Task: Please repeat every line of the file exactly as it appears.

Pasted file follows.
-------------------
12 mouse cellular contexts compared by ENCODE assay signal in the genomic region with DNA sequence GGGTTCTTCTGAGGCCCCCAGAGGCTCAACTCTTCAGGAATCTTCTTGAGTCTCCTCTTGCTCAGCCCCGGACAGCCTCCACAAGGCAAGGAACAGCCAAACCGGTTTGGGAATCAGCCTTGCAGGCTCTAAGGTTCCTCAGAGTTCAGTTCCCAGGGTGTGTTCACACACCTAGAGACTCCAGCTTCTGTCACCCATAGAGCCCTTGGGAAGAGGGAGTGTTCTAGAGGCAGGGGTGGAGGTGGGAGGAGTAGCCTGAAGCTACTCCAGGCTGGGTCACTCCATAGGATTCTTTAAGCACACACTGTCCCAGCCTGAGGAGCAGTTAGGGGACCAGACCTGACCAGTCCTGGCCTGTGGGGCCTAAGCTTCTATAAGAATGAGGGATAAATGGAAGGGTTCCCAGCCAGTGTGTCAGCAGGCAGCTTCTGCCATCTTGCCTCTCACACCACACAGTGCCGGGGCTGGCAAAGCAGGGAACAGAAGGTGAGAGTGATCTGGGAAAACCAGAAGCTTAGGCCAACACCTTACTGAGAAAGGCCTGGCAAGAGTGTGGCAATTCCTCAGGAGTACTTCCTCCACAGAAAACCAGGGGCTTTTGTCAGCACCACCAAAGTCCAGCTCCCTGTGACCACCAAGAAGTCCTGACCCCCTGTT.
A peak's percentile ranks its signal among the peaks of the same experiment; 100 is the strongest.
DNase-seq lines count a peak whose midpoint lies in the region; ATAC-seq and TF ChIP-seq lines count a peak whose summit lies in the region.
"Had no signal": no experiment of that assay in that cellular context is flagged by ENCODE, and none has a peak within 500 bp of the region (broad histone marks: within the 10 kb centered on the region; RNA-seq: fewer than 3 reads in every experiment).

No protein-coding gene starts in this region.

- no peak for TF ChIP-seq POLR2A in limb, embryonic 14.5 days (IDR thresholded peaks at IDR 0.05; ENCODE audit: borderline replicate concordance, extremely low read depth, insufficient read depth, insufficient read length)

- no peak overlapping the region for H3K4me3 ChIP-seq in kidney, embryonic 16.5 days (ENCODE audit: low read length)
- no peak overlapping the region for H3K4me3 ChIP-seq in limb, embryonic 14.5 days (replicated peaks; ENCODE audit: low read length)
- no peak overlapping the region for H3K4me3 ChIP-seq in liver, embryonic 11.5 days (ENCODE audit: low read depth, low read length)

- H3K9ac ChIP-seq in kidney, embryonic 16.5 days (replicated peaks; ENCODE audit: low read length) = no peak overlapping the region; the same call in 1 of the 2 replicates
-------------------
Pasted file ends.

12 mouse cellular contexts compared by ENCODE assay signal in the genomic region with DNA sequence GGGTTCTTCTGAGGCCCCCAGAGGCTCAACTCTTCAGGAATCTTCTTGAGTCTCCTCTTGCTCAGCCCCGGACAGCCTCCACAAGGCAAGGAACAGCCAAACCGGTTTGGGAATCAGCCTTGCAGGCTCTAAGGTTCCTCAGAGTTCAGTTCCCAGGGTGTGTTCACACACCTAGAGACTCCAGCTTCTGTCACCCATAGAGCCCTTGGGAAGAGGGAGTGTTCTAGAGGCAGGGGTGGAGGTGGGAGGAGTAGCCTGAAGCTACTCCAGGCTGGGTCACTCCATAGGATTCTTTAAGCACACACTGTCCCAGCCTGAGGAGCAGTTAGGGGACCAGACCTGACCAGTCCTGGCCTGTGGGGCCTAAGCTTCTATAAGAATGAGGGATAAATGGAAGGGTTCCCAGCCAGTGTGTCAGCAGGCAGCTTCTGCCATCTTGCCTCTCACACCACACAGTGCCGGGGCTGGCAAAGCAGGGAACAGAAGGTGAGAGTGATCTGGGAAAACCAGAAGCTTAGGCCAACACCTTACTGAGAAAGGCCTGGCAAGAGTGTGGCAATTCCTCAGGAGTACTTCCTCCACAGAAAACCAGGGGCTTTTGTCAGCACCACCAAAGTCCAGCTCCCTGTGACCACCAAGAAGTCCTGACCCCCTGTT.
A peak's percentile ranks its signal among the peaks of the same experiment; 100 is the strongest.
DNase-seq lines count a peak whose midpoint lies in the region; ATAC-seq and TF ChIP-seq lines count a peak whose summit lies in the region.
"Had no signal": no experiment of that assay in that cellular context is flagged by ENCODE, and none has a peak within 500 bp of the region (broad histone marks: within the 10 kb centered on the region; RNA-seq: fewer than 3 reads in every experiment).

No protein-coding gene starts in this region.

- no peak for TF ChIP-seq POLR2A in limb, embryonic 14.5 days (IDR thresholded peaks at IDR 0.05; ENCODE audit: borderline replicate concordance, extremely low read depth, insufficient read depth, insufficient read length)

- no peak overlapping the region for H3K4me3 ChIP-seq in kidney, embryonic 16.5 days (ENCODE audit: low read length)
- no peak overlapping the region for H3K4me3 ChIP-seq in limb, embryonic 14.5 days (replicated peaks; ENCODE audit: low read length)
- no peak overlapping the region for H3K4me3 ChIP-seq in liver, embryonic 11.5 days (ENCODE audit: low read depth, low read length)

- H3K9ac ChIP-seq in kidney, embryonic 16.5 days (replicated peaks; ENCODE audit: low read length) = no peak overlapping the region; the same call in 1 of the 2 replicates